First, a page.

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Average Inflation over the Pandemic Avoids 'Base-Effect' Distortions

Tyler Atkinson, Jim Dolmas and Marc P. Giannoni

Since the start of the COVID-19 pandemic early last year, the nation has seen enormous swings in consumer prices, with extraordinary declines last spring giving way to similarly eye-popping increases as the economy has reopened.

May 13, 2021

Fed’s New Inflation Targeting Policy Seeks to Maintain Well-Anchored Expectations

Enrique Martínez-García, Jarod Coulter and Valerie Grossman

The Fed’s evolving understanding of the economy and its reassessment of the natural rate of interest have led to arguably the most significant policy change since 2012.

April 06, 2021

Global Perspectives: Mark Carney on Leading the Bank of England, Climate Change, COVID-19 and Community Involvement

Mark A. Wynne

Mark Carney, special envoy for climate action and finance at the United Nations, discussed climate change and central banks, COVID-19 and central banking, the complementary roles of monetary and fiscal policy, and community engagement with Dallas Fed President Robert S. Kaplan.

December 01, 2020

Global Perspectives: John B. Taylor on the Taylor Rule, Accommodative Policy, Low Interest Rates and Expanded Central Bank Mandates

Mark A. Wynne

Taylor and Dallas Fed President Robert S. Kaplan discussed the origins of the Taylor Rule, the dangers of holding monetary policy too accommodative for too long, the distributional effects of low interest rates and expanded central bank mandates.

November 24, 2020

Global Perspectives: Banco de México’s Alejandro Díaz de León on COVID-19, Trade and Inflation Targeting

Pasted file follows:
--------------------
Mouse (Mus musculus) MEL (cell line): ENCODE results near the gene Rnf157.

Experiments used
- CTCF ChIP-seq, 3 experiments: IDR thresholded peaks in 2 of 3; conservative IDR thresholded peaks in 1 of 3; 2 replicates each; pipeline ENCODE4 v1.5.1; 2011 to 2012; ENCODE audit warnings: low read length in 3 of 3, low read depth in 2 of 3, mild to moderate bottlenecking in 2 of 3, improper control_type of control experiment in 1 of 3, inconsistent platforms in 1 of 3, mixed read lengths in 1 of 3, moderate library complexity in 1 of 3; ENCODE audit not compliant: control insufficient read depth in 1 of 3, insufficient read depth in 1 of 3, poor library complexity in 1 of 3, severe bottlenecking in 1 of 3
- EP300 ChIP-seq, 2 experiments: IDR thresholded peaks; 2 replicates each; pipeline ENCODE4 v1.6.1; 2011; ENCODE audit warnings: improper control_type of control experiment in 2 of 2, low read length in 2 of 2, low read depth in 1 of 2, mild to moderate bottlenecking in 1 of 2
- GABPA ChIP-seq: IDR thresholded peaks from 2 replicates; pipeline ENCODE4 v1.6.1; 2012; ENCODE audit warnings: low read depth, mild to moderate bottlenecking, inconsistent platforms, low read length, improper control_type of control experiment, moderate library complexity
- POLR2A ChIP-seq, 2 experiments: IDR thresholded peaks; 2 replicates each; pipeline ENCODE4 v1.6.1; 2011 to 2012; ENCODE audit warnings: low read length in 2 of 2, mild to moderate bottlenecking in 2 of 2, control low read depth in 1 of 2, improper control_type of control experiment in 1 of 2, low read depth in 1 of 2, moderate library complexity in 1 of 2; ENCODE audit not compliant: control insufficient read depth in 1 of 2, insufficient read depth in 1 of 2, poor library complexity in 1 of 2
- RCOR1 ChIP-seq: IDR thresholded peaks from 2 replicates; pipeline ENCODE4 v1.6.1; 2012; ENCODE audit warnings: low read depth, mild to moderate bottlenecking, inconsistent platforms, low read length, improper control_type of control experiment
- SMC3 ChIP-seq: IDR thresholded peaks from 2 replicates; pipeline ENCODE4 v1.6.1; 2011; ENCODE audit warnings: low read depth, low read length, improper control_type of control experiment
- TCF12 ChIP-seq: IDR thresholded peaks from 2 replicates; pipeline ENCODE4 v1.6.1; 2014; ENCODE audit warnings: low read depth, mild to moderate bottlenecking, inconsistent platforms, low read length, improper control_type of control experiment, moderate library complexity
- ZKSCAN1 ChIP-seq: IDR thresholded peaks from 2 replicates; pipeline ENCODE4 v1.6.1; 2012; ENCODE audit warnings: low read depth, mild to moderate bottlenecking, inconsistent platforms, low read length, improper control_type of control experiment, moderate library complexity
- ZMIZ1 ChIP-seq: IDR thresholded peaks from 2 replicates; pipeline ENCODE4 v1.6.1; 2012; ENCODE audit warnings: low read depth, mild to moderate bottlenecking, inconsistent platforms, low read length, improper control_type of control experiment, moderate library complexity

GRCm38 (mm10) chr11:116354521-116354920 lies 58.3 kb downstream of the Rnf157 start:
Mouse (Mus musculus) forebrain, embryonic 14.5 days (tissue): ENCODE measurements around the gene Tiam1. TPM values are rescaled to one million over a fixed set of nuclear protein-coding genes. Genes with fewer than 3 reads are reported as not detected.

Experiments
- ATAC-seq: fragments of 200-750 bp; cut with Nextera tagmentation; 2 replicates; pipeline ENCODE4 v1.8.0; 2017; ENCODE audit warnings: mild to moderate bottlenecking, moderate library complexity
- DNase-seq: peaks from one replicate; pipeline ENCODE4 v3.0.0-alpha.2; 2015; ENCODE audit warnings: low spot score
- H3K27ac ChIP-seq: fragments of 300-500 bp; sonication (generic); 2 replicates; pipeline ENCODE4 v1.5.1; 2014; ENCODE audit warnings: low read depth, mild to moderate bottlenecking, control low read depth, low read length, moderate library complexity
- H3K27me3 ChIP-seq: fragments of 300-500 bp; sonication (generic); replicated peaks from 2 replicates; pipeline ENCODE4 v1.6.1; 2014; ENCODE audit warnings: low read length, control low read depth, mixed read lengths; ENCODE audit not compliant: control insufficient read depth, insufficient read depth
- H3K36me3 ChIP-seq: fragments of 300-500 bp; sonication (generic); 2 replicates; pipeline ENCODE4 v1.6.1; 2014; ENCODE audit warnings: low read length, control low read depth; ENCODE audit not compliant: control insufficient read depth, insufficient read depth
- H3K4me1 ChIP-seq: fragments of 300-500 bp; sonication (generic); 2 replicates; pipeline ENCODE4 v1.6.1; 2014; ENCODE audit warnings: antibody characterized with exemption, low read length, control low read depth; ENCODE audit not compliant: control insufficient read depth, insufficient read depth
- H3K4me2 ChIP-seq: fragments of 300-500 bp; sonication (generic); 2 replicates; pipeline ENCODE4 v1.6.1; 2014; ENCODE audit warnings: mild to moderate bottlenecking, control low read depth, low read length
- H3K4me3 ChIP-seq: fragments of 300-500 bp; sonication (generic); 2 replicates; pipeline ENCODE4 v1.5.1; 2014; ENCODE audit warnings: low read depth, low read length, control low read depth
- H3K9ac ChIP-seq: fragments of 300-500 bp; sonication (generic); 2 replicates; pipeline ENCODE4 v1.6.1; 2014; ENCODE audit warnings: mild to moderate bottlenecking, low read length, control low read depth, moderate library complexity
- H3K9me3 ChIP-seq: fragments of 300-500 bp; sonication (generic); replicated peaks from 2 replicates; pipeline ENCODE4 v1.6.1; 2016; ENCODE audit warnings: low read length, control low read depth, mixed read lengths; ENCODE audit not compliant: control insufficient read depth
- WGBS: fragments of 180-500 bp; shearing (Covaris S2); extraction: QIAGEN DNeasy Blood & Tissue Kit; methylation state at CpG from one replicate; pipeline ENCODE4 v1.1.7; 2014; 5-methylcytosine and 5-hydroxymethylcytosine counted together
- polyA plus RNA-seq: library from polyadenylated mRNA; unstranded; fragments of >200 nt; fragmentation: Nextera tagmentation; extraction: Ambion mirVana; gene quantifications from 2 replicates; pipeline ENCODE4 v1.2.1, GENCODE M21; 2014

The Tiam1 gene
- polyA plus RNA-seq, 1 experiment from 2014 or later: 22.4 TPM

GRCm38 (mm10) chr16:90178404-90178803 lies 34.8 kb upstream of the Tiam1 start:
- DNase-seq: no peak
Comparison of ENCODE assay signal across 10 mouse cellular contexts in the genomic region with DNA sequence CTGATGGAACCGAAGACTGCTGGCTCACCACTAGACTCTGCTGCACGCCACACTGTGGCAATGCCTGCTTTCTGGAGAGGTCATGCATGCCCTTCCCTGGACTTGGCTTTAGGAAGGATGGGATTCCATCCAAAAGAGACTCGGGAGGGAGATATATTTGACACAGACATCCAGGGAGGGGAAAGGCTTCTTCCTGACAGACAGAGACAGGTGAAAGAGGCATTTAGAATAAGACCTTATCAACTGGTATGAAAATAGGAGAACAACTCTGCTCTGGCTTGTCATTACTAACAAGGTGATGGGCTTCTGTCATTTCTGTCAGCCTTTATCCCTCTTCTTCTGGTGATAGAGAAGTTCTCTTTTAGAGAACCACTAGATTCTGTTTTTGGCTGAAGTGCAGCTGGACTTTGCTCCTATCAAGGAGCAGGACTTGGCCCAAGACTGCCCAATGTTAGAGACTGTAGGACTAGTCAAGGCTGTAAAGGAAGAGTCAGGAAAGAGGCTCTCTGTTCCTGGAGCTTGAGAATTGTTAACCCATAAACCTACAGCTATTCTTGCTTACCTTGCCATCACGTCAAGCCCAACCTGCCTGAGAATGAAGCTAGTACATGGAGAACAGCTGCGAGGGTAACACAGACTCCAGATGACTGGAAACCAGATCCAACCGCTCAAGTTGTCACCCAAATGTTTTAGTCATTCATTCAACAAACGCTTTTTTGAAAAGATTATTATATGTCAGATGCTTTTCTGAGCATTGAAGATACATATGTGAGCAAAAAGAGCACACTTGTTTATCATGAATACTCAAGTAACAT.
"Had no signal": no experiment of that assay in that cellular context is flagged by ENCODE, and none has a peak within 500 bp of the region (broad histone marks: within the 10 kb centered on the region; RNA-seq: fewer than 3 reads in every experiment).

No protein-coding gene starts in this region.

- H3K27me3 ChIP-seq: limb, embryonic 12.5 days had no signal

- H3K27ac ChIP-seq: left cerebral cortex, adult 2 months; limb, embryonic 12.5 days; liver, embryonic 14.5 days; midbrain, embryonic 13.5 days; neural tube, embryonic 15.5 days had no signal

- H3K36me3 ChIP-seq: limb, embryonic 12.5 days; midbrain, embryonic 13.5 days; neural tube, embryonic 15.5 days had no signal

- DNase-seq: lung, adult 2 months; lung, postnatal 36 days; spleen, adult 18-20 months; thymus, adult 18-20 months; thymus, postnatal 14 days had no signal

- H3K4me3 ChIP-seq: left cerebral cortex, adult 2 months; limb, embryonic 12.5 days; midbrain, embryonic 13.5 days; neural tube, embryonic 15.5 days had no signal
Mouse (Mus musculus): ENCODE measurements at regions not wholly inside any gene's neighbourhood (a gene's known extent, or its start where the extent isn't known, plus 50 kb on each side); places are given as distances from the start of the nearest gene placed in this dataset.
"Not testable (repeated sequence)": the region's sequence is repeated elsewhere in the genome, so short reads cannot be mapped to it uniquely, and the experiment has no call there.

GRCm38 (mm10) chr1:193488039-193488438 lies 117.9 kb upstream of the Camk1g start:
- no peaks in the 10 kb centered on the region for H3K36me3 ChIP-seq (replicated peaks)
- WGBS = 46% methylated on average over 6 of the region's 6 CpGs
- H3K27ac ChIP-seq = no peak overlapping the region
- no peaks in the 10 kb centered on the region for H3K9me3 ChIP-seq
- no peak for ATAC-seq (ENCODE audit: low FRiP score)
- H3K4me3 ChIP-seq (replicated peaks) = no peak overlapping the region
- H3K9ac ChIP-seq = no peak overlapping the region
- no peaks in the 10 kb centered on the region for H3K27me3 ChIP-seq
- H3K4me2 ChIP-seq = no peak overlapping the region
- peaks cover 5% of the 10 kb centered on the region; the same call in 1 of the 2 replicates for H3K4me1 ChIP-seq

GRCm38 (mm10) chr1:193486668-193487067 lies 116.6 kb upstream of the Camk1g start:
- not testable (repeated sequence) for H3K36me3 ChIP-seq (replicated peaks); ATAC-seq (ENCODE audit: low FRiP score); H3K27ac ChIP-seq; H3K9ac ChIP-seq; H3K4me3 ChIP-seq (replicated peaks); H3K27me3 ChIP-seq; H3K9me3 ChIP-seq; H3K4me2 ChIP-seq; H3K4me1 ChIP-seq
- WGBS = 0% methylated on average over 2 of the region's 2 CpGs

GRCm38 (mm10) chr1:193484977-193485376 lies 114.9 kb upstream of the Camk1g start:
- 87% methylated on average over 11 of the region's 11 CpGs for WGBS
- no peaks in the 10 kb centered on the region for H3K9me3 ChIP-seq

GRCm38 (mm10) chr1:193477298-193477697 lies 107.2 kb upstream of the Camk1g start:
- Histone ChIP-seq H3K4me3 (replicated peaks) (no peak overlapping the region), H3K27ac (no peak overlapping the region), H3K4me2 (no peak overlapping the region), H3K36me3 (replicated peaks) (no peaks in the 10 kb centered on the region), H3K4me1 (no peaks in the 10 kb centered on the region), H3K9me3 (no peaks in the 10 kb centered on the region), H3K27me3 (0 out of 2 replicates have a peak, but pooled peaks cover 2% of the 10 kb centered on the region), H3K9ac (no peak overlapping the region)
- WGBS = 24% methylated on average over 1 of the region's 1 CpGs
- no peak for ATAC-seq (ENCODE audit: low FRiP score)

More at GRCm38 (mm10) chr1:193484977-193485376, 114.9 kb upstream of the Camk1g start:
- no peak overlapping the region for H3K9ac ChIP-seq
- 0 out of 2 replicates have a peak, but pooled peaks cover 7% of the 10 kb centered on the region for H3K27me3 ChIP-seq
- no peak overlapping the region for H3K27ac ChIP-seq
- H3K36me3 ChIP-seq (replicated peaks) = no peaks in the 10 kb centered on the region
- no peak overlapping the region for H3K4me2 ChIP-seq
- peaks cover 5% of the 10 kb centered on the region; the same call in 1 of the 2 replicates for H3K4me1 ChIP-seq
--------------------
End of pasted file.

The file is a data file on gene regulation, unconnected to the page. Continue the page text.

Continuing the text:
Mark A. Wynne

Díaz de León and Dallas Fed President Robert S. Kaplan discussed COVID-19, the United States–Mexico–Canada Agreement (USMCA) and inflation targeting.

October 27, 2020

A New View of the Relationship Between Oil Prices, Gasoline Prices and Inflation Expectations

Lutz Kilian and Xiaoqing Zhou

It has been considered self-evident until recently that oil prices drive inflation expectations, but new evidence calls into question this conclusion.

September 22, 2020

Another Benefit of Trimming: Smaller Inflation Revisions

Jim Dolmas

With the Dallas Fed’s Trimmed Mean Personal Consumption Expenditures (PCE) inflation rate, what you see in real time is closer to what you get after revision than is the case with the more conventional measure of core inflation, PCE excluding food and energy.

August 06, 2019

Consumers’ and Economists’ Differing Inflation Views Can Complicate Policymaking

Tyler Atkinson

Economists and consumers likely think of different concepts when they consider inflation. Economists typically focus on the underlying trend that monetary policy can steer. U.S. consumers appear to think instead about unpredictable changes in prices most relevant to their regular decision-making.

June 25, 2019

Room to Grow? Inflation and Labor Market Slack

Jim Dolmas and Evan F. Koenig

Compared with the usual ex-food-and-energy measure, the Dallas Fed’s Trimmed Mean PCE inflation rate sends a clearer, more reliable signal about whether cyclical inflation pressures are building.

May 30, 2019

Which Core to Believe? Trimmed Mean Versus Ex-Food-and-Energy Inflation

Jim Dolmas and Evan F. Koenig

Twice since 2014, core personal consumption expenditures (PCE) inflation—inflation excluding food and energy—decelerated sharply, only to ultimately reverse course.

May 28, 2019

Global Perspectives: Janet Yellen on Becoming an Economist, Being Fed Chair and Views on Fed Independence

Mark Wynne

Janet Yellen holds a unique place in Federal Reserve history. It all began with a year as a humble Fed staff economist in 1977.

April 18, 2019

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